Further investment was announced in the Budget, including for the Ordsall curve, which is another important benefit for the whole of the north of England. A second project was the Swindon and Kemble redoubling, which will help to improve local services and resilience on the route to south Wales. The next high level output specification is in preparation, and we will give full consideration to the northern hub. The shadow Minister asked for the Government’s commitment to that, but I would be interested to know whether such a commitment is now official Labour party policy—I noticed that he did not specify that.

I welcome the points made by my hon. Friend the Member for Southport about the Burscough curves. I know that he has campaigned for that project for a long time. I emphasise that the key first step to make progress on that is to get support from Lancashire county council and Merseytravel. It is important for local authorities to set priorities on a direct rail link between Ormskirk and Southport, and Southport and Preston. It is for local transport authorities to decide the best way to meet a local transport need.

John Pugh: Several hon. Members have voiced concern —the Minister is helping us a little with it at the moment—about the opaqueness of the procedure for getting these schemes to fruition. It would be helpful if the Department for Transport would give guidance to the campaign groups across the country about the stages through which they must go, the hurdles they

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must get over, who the groups need to get buy-in from, and who is necessary and who is incidental.

Mrs Villiers: Guidance is published on the Department’s website, but officials are always happy to engage with campaign groups and local authorities to help them to navigate something that is not an easy process. When one is talking about significant amounts of taxpayers’ money, we need to ensure that care is taken when judging how to deploy it. The Public Accounts Committee and the National Audit Office analyse very astutely whether we are making the right decisions on how money is spent, and that means that business cases have to be considered. My officials will be happy to engage with my hon. Friend on the issue. I will be happy to meet him to discuss the Burscough curves. My officials are heavily engaged with local authorities in the area about the Todmorden curve, which another scheme with considerable local support.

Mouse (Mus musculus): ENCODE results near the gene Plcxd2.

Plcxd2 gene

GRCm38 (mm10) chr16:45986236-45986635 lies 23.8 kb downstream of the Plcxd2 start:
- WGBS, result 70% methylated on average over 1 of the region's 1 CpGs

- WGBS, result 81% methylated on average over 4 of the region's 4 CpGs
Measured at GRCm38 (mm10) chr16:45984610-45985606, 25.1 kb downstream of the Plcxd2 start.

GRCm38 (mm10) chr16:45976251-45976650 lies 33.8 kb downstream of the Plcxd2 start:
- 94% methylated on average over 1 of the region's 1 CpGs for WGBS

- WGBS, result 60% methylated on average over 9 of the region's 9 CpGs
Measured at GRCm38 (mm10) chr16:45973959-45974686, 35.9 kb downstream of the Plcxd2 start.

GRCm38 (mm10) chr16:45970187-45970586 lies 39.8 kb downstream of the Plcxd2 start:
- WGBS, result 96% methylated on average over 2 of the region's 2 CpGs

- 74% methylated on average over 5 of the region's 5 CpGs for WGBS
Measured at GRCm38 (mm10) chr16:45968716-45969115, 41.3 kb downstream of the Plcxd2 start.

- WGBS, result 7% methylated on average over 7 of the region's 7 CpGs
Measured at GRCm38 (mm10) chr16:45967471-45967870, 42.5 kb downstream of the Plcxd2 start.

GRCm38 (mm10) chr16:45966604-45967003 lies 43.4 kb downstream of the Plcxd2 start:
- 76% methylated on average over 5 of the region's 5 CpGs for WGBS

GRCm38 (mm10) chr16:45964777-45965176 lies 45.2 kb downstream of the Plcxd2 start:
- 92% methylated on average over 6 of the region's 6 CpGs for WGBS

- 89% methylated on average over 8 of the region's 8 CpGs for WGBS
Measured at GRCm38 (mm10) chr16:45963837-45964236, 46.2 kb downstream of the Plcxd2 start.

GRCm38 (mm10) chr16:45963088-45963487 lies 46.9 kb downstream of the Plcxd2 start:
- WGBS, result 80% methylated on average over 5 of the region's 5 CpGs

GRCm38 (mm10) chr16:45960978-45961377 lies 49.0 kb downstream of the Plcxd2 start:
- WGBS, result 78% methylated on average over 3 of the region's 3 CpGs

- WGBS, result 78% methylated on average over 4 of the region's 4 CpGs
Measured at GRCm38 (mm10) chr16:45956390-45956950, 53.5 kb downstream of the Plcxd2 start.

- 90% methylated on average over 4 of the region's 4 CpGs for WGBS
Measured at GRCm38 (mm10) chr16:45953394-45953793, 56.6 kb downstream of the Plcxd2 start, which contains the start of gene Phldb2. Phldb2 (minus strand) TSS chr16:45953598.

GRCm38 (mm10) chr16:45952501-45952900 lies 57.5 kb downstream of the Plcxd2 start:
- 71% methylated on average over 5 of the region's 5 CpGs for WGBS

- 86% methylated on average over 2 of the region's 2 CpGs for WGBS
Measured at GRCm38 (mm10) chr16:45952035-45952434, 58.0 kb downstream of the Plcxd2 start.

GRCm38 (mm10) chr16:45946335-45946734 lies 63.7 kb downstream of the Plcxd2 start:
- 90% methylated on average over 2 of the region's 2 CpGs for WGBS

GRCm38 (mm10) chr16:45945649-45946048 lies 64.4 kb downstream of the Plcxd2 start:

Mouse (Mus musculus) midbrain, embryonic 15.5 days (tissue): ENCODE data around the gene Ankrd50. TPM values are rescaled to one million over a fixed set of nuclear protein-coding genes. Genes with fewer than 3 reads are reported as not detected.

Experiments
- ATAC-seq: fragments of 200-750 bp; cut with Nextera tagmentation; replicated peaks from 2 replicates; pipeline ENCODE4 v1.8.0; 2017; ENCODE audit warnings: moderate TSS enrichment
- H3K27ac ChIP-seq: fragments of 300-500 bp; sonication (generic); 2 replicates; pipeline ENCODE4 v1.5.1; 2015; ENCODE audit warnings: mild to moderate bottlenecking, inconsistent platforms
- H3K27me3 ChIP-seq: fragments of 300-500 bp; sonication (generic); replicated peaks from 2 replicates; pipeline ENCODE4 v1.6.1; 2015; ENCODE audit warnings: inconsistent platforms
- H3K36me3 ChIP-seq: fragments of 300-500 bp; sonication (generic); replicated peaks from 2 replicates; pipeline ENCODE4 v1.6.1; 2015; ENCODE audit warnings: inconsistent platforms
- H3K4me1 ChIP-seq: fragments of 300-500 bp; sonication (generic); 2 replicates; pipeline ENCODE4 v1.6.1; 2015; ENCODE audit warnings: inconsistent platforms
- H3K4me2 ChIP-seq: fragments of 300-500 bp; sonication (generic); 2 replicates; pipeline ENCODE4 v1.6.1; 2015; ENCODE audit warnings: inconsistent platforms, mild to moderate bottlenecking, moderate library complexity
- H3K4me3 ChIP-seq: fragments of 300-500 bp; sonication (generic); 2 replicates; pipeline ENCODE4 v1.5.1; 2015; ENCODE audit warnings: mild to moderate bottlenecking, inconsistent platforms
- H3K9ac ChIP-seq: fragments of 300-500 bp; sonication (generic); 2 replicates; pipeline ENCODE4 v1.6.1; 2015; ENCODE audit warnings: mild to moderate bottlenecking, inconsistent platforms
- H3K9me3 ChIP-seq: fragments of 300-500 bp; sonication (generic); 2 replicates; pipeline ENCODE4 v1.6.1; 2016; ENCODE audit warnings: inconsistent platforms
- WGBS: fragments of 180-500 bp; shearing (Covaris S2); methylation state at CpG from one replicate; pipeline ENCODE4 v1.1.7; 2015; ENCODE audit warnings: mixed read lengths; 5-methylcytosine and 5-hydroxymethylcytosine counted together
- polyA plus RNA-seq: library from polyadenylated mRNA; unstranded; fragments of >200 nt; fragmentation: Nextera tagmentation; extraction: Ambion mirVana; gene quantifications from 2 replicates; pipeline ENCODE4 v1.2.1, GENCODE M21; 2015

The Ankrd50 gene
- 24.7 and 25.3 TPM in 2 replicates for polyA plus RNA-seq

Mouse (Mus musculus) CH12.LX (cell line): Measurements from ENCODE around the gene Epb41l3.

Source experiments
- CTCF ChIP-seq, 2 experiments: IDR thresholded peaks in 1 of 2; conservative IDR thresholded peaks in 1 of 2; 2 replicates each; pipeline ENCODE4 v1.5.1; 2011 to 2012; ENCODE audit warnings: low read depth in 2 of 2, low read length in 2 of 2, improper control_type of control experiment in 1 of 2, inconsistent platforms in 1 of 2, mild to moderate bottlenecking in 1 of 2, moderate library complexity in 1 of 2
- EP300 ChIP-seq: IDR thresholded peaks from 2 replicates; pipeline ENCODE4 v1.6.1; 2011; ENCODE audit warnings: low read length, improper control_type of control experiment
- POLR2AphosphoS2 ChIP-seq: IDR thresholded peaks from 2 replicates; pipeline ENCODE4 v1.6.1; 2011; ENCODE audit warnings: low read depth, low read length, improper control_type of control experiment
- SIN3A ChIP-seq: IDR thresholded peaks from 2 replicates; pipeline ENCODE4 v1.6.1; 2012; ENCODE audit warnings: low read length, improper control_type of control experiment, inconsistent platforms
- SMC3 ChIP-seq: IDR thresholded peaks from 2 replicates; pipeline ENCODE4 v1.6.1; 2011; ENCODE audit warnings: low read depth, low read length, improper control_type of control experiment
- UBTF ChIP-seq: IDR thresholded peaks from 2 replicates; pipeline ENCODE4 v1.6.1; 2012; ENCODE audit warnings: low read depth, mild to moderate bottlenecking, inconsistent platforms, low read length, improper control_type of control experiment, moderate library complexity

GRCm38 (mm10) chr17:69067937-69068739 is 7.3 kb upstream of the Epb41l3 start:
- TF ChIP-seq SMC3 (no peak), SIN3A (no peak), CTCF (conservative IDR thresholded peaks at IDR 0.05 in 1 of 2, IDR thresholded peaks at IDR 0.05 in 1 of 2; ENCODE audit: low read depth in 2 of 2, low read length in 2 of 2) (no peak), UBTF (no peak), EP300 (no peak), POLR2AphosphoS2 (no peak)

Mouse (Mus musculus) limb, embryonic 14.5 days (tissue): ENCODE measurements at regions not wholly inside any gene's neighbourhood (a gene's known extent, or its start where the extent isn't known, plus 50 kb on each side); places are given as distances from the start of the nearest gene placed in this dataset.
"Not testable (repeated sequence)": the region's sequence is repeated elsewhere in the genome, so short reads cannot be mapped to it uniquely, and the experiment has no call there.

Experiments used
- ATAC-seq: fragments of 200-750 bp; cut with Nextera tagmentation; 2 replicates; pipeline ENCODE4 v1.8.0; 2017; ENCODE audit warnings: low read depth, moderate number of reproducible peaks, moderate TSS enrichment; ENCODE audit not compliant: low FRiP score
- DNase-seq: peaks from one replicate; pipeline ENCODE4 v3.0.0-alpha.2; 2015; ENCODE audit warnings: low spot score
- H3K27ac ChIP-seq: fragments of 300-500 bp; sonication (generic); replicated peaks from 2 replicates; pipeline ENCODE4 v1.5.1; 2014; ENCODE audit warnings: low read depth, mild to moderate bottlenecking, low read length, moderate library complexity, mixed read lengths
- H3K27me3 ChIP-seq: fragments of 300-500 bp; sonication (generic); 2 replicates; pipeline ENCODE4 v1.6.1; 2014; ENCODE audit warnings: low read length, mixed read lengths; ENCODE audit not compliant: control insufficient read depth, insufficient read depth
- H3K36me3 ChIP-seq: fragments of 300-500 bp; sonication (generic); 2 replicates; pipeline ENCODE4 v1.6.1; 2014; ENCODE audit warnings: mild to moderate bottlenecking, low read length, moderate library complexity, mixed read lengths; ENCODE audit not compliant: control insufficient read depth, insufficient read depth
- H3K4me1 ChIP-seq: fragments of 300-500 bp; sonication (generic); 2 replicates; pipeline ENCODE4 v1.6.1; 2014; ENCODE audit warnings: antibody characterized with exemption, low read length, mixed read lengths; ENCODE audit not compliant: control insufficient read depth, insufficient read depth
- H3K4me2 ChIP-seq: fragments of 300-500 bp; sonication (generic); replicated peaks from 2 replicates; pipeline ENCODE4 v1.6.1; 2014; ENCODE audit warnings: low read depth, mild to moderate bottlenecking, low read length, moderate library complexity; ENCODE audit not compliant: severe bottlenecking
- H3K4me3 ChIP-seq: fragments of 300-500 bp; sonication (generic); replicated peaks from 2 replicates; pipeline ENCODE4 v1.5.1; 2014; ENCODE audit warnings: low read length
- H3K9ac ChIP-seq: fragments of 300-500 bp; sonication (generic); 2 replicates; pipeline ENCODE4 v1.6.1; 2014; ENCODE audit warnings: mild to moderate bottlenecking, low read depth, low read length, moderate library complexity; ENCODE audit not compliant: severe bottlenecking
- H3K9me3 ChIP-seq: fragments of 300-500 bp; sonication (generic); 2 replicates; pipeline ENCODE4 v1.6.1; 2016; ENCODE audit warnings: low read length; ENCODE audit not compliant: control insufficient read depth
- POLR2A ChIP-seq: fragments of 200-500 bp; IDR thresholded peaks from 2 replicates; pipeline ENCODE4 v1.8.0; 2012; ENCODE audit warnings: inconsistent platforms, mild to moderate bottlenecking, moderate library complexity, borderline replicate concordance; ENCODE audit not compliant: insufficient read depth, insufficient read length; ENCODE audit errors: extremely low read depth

My hon. Friend the Member for Lancaster and Fleetwood (Eric Ollerenshaw) spoke eloquently about the potential for reopening the Poulton to Fleetwood line. I much enjoyed my visit there. If he is having problems engaging with Network Rail, I will be happy to take that up and to encourage Network Rail to work with the group mentioned by hon. Friend.

In response to my hon. Friend the Member for Chippenham (Duncan Hames) on the TransWilts rail project, I know that the Secretary of State has looked at that recently. Again, if progress is to be made, the first step is to get the support of the local authorities. We want local authorities to be more heavily involved in decisions about rail and we are actively considering how best to bring down the cost of such rail schemes so that it is more viable to deliver the kind of improvements that hon. Members have asked for. We hope that the McNulty review will generate ideas on that point. In addition, we hope that projects such as the Rotherham tram train and the Abbey line tram project will give us an insight into whether light rail can provide a lower-cost alternative for some of the schemes mentioned today.

Sources of funding for such local schemes might include the private sector, if developer contributions are available. The local sustainable transport fund or the regional growth fund are also available. The spending review has provided significant funds for major local transport schemes—£1.5 billion up to 2015. A number of schemes have already been given the go-ahead, including improvements to Leeds station and the extension of the Midland metro. Projects such as Kirkstall Forge and Apperley Bridge are under consideration.

A further funding source is available after a certain period. For projects that are primarily local in nature, we think that it is fair to ask the local authorities to take initial responsibility for getting the scheme up and running, and funding it. We recognise, however, that the railway network needs to adapt to population growth, and we are always prepared to consider the case for reopening disused local lines or the enhancement of local services on existing lines. When a local authority has chosen a rail solution to meet its transport needs, it is appropriate for it to demonstrate its commitment to that solution by taking initial responsibility for revenue funding. Once the service has run for a few years and demonstrated its success, we will then assess it on the same basis as existing franchised services. If the scheme